In this sense, both Judaism and Islam are similar. They both regard religious life as being governed not merely by prayer and minimal liturgy but also by a sacred law revealed by God that explains to us how we should live, both as individuals and as communities.

But apart from this sense, I'm not sure in what way the sacred law of Islam is unChristian. Then again, I'm not entirely sure which version of Christianity Ariel follows.

I don't want to waste too much of my time on Ariel's rant. It seems to me he isn't too fond of non-white and non-Christian migrants in general. But what intrigues me is the headline to his article.

Of course, it is quite likely that Ariel did not actually choose this headline. It may have been chosen by the sub-editors of the website.

Yet regardless of who picked the headline, the fact is that the term "Allah" is a title give to God by Arabic-speakers of all faiths. Arab Christians across the Middle East (indeed, across the world) use the word "Allah" when addressing God in prayer. In that respect, if the next Pope were to be Palestinian or Lebanese, One could safely say he would be the "Pope of Allah".

So the term "Allah" is not one limited to any particular faith. Indeed, many Muslims don't use the term "Allah". In Farsi and Urdu, other words and phrases are used e.g. "Khuda" and "Parvar Digaar".

© Irfan Yusuf 2008

Mel & Steve do the sharia shuffle ...

Here’s a rather funked-up summary of the interview between Melanie Phillips and Stephen Crittenden (or should that be vice versa?) that appeared recently on Radio National’s The Religion Report. The purported subject was a recent speech on religion and secular law delivered by the Archbishop of Canterbury. The real subject was why everyone should become scared sh*tless of anyone who doesn’t blame all the ills of the world on sharia.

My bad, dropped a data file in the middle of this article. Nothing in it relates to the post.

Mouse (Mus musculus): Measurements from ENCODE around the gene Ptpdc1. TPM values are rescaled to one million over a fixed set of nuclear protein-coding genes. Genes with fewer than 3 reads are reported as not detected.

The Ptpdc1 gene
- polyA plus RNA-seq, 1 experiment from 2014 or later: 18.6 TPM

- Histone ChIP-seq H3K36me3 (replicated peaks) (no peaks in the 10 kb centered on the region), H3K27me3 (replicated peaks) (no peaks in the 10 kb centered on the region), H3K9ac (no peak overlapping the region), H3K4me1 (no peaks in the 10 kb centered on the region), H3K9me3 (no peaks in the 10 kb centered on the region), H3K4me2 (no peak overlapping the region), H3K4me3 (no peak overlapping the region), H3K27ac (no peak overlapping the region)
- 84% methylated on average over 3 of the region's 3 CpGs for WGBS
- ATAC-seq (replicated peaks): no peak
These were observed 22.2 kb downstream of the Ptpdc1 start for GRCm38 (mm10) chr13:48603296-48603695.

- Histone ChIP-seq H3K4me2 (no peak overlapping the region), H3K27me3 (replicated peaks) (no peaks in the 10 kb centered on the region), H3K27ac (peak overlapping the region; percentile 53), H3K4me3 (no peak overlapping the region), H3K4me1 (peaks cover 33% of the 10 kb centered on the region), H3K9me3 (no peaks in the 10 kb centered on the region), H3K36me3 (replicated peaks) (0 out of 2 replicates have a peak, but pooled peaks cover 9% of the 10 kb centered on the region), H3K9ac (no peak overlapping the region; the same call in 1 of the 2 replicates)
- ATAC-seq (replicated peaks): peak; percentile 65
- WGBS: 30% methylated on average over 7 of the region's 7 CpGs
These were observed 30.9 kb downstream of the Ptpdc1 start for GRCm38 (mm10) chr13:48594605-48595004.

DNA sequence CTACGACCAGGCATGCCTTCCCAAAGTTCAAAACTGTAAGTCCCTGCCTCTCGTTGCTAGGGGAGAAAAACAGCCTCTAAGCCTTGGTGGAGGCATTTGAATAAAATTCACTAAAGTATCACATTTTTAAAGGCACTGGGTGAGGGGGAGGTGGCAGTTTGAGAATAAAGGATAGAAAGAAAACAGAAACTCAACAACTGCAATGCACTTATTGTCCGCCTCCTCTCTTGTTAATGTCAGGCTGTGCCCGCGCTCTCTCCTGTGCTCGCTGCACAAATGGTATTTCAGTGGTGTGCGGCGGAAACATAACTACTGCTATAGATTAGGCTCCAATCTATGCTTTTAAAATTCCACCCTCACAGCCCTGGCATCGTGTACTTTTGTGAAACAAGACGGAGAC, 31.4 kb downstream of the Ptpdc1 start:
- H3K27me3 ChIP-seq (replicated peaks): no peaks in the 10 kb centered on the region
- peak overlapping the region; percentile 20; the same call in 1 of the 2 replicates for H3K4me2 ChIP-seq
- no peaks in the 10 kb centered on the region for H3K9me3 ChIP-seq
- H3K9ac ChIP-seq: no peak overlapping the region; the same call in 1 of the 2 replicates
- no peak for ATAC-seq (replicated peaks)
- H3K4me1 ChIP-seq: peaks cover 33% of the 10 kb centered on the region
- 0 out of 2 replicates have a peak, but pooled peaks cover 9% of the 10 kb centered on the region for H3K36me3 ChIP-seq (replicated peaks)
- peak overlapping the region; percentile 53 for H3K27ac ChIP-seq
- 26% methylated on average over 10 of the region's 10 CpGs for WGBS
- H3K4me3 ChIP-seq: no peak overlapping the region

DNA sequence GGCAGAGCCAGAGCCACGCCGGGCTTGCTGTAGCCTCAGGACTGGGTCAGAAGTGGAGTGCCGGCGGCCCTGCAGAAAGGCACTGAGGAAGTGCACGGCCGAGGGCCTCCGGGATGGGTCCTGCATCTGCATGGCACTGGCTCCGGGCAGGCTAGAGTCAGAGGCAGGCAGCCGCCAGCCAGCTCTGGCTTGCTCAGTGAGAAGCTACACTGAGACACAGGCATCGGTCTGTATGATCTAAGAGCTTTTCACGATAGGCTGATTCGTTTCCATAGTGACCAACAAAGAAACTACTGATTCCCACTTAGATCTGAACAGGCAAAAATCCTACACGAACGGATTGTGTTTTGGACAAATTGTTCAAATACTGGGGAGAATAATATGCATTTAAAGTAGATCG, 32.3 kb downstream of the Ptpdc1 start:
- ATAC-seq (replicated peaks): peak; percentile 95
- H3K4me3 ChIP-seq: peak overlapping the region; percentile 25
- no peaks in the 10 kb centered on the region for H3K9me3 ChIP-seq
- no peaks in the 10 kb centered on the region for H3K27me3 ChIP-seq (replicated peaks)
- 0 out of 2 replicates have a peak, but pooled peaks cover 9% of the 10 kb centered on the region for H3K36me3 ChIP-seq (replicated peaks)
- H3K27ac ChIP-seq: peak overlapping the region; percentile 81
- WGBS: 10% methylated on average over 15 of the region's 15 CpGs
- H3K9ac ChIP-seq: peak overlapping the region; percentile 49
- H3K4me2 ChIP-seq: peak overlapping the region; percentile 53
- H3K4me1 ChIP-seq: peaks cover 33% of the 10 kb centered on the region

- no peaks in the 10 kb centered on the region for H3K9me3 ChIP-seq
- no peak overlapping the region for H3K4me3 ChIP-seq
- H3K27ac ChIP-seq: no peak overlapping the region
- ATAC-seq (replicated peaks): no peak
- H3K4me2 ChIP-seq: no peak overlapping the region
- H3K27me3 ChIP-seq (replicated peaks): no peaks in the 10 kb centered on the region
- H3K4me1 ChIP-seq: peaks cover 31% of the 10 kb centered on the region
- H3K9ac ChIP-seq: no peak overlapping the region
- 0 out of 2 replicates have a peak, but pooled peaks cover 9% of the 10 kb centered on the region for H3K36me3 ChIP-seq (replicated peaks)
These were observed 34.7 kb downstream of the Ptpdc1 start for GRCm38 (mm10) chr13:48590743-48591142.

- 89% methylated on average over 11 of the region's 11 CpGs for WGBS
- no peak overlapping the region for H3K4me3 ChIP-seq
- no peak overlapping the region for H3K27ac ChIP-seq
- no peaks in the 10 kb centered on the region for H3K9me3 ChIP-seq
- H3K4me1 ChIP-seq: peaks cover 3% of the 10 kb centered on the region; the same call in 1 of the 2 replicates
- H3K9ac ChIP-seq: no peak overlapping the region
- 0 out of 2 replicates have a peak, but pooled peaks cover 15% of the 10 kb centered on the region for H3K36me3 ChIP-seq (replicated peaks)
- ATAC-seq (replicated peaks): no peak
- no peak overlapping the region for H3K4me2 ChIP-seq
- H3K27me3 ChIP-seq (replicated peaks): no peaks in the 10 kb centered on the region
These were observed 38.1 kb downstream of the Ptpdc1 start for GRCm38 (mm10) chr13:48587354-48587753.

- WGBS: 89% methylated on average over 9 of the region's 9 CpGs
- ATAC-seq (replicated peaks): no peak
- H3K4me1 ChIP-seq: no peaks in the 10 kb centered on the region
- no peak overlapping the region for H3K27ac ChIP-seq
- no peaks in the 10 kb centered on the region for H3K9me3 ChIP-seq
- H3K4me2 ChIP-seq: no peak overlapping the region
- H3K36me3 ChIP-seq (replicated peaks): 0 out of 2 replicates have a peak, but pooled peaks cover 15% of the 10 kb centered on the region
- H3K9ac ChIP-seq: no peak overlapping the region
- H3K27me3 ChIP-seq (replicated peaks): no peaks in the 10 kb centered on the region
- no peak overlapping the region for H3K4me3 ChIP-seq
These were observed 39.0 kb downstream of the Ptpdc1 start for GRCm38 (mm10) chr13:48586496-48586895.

STEVE: Yoh, sis. Sharia sux badly! ‘Em bloody Moslems wanna establish demselves as a separate entity. That Ro-bro Williams fella like dis kinda stuff ‘coz it’s da happnin thang in his own church. Yoh tell, Mel. You waz there at da lecture. Give us the low-down run-down.

MEL: Yeah, like innit! These nasty Moslems ain’t happy with da English common law. For that reason, they wanna impose dis parallel jurisdiction sh*t on us, a kind of supplementary jurisdiction. Dis is da Islamisation by stealth. Them Moslems are gettin married two three times and doin dat dangerous sharia-compliant mortgage sh*t where da interest amputated from da loan and sh*t.

STEVE: Sh*t, man! What else did da funky Ro-bro say?

MEL: Man, don’t ask me. I waz like way spaced out, man. I borrowed some stash from dat Winehouse sista. Man, when you sniff up her stash-a-hash, you get some pure stuff. Like implementin sharia. Man, you can’t just pick and choose and mix it all up. Once it’s there, you just can’t control it. OK, I hear there are liberal interpretations of Islam, but then how can a non-Moslem like moi talk about dat liberal sh*t? But I so spaced out, I wanna give this f#cktup fatwa: Everywhere sharia has been applied in the world at the moment, the more authoritarian, draconian form holds sway. Dat’s right, bro. Everywhere.

STEVE: Yoh, sis, you freakin’ me out wid dat sh*t.

MEL: Dat’s not all, bro Stevie. Here’s one more fatwa: we already haz da situations where we got lotsa honour killings, honour-based violence, sexual violence, gender violence against women and dat sh*t. Man, all dis is rooted in da view dat women is having half the value of men. Dis sh*t is rooted in Islam.

STEVE: But man, sis, I don't think all dem Moslems agree. What you say to dem, sis?

MEL: I tell yah, Stevie. Any genuine Moslem scholar who challenges my f#cktup fatwas are just doin spindoctorin as if dey are to be true reformers. Bro, you know da reality dey are subtle and sophisticated operators with dubious records and are banned from entering the US of A and France coz dey havin links to extremists.

STEVE: You sayin, sis, dat dey havin links to you?

MEL: No, bro Stevie. I say day havin links to da wrong kinds extremists. Da cure is to stop readin their books and start readin mine!

STEVE: Thanks for coming on da show, sis.

© Irfan Yusuf 2008

Friday, February 15, 2008

LETTER: A response to the anti-Williams pundits ...

A New Zealand academic and widely published author on religion sent me a letter he had submitted for publication in The Press (a Christchurch newspaper) in response to an op-ed recently published (and now republished at Online Opinion). That letter reads as follows ...